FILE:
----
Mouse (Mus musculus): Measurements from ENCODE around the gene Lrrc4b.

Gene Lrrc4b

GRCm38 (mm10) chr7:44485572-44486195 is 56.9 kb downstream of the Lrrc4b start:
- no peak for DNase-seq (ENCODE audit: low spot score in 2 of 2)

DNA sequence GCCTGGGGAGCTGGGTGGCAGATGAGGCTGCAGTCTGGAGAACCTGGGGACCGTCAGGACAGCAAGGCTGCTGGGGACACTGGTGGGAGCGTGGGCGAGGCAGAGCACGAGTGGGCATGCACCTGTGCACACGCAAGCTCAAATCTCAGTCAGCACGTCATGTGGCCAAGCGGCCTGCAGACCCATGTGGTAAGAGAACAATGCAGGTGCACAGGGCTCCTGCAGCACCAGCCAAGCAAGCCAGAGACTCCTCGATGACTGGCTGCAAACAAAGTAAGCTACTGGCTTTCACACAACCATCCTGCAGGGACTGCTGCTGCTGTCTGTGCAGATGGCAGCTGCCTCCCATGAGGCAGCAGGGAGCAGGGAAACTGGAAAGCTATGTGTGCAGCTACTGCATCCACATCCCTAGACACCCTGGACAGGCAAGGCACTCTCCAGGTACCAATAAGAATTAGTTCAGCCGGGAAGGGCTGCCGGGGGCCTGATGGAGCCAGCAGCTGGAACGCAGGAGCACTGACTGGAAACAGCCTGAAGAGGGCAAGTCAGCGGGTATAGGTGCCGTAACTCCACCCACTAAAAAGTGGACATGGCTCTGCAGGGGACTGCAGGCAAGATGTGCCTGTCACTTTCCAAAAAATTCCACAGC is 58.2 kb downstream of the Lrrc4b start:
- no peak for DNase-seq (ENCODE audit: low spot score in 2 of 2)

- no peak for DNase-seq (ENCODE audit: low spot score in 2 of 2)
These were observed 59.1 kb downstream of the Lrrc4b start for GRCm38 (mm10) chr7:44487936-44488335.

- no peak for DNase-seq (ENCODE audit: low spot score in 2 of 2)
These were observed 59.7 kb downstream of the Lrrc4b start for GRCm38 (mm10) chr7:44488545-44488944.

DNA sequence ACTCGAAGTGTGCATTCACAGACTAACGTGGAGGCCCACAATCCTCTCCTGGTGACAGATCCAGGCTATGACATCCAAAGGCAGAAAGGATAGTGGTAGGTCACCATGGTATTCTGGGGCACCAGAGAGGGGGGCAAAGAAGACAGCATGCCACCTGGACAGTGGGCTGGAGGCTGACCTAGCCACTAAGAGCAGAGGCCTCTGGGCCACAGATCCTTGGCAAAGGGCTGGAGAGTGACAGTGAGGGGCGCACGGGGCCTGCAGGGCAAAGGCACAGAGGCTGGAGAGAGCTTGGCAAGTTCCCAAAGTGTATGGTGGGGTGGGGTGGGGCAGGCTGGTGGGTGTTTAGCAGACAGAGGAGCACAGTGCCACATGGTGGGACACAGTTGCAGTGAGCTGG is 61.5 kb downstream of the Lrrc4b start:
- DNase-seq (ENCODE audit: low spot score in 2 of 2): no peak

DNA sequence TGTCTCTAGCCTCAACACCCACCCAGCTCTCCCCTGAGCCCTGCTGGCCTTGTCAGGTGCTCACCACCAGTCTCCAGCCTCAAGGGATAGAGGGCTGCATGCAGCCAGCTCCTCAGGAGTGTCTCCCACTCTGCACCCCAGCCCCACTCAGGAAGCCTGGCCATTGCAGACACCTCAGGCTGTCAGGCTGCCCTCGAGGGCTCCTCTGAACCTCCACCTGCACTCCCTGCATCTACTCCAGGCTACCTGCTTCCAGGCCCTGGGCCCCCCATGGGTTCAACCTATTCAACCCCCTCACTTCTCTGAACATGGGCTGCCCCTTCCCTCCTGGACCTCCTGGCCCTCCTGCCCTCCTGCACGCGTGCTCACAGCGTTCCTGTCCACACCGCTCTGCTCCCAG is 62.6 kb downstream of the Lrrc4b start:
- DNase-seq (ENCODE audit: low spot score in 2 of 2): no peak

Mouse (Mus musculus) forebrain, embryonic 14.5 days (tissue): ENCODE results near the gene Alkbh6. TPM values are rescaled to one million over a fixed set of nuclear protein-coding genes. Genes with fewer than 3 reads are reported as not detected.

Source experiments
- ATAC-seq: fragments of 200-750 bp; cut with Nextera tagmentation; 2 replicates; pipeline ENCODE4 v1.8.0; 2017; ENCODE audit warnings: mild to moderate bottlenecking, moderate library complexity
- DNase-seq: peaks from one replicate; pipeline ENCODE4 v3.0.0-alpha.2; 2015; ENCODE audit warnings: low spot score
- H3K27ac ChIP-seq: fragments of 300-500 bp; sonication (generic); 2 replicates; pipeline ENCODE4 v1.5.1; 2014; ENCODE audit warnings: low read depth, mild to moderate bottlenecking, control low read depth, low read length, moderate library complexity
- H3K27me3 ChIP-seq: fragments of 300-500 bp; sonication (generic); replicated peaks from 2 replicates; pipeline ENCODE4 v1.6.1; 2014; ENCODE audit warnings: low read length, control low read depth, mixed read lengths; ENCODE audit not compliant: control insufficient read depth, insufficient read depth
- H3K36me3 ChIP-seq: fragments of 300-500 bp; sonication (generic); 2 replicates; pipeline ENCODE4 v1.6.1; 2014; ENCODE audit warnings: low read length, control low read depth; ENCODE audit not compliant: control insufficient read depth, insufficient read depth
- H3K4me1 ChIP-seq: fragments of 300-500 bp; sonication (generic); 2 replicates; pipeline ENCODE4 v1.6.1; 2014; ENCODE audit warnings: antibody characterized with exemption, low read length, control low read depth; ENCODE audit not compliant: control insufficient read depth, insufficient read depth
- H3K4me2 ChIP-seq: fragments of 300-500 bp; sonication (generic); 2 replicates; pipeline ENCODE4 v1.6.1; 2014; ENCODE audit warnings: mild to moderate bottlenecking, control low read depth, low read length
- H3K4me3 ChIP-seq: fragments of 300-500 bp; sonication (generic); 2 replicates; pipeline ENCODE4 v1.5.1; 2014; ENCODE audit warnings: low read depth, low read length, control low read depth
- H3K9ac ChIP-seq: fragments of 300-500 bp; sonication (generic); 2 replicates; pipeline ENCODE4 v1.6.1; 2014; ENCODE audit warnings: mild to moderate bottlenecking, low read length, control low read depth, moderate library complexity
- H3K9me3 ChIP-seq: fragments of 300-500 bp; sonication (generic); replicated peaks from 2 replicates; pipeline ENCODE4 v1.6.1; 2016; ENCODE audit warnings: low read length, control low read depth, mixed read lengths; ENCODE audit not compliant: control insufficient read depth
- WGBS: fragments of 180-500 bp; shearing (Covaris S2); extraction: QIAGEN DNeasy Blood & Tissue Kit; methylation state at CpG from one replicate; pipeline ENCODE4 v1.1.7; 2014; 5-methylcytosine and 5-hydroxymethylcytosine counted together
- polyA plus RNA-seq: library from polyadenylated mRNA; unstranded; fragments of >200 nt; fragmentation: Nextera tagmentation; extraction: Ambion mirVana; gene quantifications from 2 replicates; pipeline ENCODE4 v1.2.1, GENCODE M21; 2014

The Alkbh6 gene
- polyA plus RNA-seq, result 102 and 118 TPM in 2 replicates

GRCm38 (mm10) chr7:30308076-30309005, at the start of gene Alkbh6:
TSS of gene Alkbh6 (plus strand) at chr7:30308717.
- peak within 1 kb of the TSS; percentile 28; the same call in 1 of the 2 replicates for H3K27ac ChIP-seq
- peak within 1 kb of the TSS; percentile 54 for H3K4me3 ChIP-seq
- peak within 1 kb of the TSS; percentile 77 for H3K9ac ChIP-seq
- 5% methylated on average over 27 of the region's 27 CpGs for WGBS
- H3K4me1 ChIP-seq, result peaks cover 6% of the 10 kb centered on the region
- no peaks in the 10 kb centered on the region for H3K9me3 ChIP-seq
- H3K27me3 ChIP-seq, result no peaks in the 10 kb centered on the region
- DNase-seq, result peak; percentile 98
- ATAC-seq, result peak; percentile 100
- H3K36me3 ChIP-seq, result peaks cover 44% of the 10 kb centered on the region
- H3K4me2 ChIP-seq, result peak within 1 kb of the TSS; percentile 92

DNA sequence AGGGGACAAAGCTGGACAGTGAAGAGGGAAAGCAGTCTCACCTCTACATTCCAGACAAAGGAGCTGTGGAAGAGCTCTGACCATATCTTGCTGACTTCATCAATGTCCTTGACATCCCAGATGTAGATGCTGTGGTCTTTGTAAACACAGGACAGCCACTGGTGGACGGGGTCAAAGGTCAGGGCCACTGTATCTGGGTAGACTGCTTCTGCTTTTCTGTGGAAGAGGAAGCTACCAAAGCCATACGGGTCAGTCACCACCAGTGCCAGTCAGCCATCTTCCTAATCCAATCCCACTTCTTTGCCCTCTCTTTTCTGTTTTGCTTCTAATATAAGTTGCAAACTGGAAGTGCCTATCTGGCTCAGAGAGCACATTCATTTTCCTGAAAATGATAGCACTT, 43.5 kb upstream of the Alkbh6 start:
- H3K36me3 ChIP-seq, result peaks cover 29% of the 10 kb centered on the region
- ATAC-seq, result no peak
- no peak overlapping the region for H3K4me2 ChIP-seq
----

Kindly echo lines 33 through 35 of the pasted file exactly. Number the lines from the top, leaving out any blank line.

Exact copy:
- peak within 1 kb of the TSS; percentile 28; the same call in 1 of the 2 replicates for H3K27ac ChIP-seq
- peak within 1 kb of the TSS; percentile 54 for H3K4me3 ChIP-seq
- peak within 1 kb of the TSS; percentile 77 for H3K9ac ChIP-seq